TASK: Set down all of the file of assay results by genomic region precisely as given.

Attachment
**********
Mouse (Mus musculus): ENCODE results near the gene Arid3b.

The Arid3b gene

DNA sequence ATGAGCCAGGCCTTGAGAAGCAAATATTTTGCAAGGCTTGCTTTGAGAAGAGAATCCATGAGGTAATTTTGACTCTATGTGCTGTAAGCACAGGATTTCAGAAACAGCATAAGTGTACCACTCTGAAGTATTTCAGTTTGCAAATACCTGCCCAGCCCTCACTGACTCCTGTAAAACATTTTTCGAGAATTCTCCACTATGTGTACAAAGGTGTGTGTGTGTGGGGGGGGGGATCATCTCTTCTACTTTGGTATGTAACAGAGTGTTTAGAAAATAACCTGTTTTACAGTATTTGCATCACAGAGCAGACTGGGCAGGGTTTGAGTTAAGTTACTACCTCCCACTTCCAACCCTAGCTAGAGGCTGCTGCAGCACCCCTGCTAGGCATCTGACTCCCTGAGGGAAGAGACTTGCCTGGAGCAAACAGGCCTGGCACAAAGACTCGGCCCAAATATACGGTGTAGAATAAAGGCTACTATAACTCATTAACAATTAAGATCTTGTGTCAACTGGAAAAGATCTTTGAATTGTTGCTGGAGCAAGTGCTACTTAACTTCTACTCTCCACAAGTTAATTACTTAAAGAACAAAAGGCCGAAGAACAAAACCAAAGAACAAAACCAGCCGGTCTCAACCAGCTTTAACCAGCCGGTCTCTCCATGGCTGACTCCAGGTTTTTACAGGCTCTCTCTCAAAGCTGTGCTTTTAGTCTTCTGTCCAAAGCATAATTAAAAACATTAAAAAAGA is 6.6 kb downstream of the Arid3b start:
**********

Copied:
Mouse (Mus musculus): ENCODE results near the gene Arid3b.

The Arid3b gene

DNA sequence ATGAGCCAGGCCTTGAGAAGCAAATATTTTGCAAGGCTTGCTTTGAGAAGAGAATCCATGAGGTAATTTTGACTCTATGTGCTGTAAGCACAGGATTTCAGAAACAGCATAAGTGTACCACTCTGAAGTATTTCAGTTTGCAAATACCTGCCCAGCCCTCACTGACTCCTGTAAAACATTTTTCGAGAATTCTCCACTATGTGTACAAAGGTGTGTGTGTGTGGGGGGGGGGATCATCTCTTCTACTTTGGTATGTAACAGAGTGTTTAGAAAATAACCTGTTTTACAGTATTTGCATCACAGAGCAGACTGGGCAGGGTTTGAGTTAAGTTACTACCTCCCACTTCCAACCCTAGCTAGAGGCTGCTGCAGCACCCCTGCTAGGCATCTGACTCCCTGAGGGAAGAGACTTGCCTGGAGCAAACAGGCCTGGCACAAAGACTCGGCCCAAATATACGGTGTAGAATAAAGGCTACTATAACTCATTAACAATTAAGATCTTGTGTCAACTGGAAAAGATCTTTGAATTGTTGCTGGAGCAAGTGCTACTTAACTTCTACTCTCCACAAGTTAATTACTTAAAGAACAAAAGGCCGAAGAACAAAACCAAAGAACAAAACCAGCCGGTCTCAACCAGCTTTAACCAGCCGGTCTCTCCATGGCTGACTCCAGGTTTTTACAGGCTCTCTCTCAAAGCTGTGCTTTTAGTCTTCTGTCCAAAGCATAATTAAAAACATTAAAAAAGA is 6.6 kb downstream of the Arid3b start: